The Multi-Step Process of Third-Party Accreditation

By Charles Breen
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Before the initial third-party inspection, several administrative steps must be taken.

The FSMA Third Party Accreditation (TPA) final rule was published in the Federal Register in final form on November 27, 2015. Although TPA is not limited to imported food, its primary use will most likely be for food imports. TPA offers foreign food facilities and food importers a way to show FDA that the items coming to the United States meet federal food safety requirements.

An acceptable audit by a certified auditor is the only way an importer can take advantage of another FDA program, the Voluntary Qualified Importer Program (VQIP), which offers expedited review and entry of food. If FDA deems it necessary, the agency can also require certified audits for the import of specific foods.

The TPA process requires a number of administrative steps by FDA and non-FDA entities before the first third-party inspection is made. The four major steps are:

  • FDA is responsible for officially recognizing accreditation bodies.
  • An officially recognized accreditation body will accredit third-party certification bodies.
  • The accredited third-party certification body will certify third-party auditors.
  • The certified auditors will conduct consultative and regulatory audits of food facilities.

If FDA does not find an applicant that it can officially recognize as an accreditation body within two years, it may directly accredit third-party certification bodies.

In order to recognize an accreditation body, FDA must review an applicant’s legal authority, competency, capacity, conflict-of-interest safeguards, quality assurance and record procedures. By using an already existing framework familiar to industry, accreditation bodies and certification bodies will be allowed to use documentation of their conformance with the International Organization for Standardization and the International Electrotechnical Commission (ISO/IEC) standards, supplemented if necessary, in meeting program requirements under this rule. An official recognition of an accreditation body is granted for up to five years.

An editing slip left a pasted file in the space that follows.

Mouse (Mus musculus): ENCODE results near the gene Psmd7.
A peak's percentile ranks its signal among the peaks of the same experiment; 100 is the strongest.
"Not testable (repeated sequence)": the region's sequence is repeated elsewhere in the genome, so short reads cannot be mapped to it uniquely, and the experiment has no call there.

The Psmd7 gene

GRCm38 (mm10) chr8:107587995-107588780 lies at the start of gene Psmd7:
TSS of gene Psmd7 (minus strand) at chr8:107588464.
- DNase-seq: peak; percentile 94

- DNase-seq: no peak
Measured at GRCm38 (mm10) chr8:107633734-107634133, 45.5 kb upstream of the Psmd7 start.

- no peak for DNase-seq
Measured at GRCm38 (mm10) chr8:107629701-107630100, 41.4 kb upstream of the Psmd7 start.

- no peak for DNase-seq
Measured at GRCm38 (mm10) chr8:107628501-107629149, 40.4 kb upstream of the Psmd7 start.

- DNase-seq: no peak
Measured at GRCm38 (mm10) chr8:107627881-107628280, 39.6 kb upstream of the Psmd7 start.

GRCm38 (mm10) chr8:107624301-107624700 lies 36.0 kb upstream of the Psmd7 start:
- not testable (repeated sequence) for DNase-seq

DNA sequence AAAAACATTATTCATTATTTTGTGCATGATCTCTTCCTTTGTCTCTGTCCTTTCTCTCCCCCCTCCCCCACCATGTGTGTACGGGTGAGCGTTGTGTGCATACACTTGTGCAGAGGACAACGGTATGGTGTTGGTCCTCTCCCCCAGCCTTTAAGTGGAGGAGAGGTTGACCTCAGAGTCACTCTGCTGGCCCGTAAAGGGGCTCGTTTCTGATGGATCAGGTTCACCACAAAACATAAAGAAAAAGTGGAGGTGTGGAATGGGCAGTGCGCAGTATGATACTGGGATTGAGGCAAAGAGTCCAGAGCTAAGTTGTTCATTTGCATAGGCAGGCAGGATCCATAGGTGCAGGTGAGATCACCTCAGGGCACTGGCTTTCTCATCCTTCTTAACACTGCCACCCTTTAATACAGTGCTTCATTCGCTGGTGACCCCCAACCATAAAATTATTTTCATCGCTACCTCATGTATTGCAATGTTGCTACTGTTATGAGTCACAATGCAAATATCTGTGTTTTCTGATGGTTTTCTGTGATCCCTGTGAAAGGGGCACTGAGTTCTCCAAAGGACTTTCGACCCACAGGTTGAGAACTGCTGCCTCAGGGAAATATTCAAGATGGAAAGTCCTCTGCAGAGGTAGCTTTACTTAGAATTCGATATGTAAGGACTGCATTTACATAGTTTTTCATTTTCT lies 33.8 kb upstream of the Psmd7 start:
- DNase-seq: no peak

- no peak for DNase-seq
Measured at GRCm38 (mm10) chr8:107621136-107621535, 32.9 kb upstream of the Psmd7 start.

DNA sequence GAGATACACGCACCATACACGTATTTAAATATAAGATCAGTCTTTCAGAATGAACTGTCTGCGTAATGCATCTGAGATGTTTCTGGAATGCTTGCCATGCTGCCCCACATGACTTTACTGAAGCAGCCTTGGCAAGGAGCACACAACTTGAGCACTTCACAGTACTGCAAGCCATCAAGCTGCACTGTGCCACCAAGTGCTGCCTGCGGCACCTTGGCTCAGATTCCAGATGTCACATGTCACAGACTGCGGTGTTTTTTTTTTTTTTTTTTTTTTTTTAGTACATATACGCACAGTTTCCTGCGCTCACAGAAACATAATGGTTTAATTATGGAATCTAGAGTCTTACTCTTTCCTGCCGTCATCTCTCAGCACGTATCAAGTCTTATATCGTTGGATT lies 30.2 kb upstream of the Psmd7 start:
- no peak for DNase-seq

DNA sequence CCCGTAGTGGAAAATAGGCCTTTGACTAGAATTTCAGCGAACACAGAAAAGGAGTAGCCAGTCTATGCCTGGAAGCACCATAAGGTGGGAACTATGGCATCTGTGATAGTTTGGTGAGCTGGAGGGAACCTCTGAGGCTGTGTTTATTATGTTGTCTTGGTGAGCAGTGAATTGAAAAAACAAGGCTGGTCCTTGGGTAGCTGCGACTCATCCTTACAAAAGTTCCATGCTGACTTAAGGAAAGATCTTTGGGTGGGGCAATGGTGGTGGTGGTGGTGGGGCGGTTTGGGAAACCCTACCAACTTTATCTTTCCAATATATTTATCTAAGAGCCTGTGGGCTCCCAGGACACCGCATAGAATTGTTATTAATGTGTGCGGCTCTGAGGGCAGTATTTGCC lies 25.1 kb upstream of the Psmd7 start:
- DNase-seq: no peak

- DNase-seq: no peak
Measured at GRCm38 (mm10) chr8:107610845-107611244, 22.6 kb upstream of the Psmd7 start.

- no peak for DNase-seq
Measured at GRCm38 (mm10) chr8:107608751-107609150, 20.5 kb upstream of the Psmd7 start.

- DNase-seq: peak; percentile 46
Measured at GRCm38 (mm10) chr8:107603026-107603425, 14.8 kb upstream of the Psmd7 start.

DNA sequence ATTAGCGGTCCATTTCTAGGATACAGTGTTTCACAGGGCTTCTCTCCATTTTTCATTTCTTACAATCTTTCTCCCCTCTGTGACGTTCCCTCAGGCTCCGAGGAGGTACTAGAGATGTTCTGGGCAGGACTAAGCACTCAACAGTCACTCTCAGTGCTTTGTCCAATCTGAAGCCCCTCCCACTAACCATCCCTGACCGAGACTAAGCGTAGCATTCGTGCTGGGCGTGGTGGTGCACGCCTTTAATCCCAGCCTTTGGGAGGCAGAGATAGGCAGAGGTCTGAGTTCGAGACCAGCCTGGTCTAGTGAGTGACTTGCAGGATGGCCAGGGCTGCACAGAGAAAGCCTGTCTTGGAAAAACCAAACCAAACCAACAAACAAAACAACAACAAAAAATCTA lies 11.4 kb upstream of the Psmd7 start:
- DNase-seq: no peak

FDA is authorized to recognize a foreign government/agency or a private third party as an accreditation body under TPA.

Recognized accreditation bodies under TPA will be required to:

  • Evaluate potential third-party certification bodies for accreditation, including observing representative samples of the prospective certification body’s work
  • Monitor performance of the third-party certification bodies it has accredited, including periodical on-site observations, and notifying the FDA of any change in, or withdrawal of, accreditations it has granted
  • Self-evaluate and correct any problems in their own performance
  • Submit monitoring and self-assessment reports and other notifications to the FDA
  • Maintain and provide the FDA access to records required to be kept under the program

Once accredited, third-party certification bodies under TPA are required to perform unannounced facility audits, and to notify the FDA if a condition is found that could cause or contribute to a serious risk to public health.

About The Author

Charles Breen, EAS

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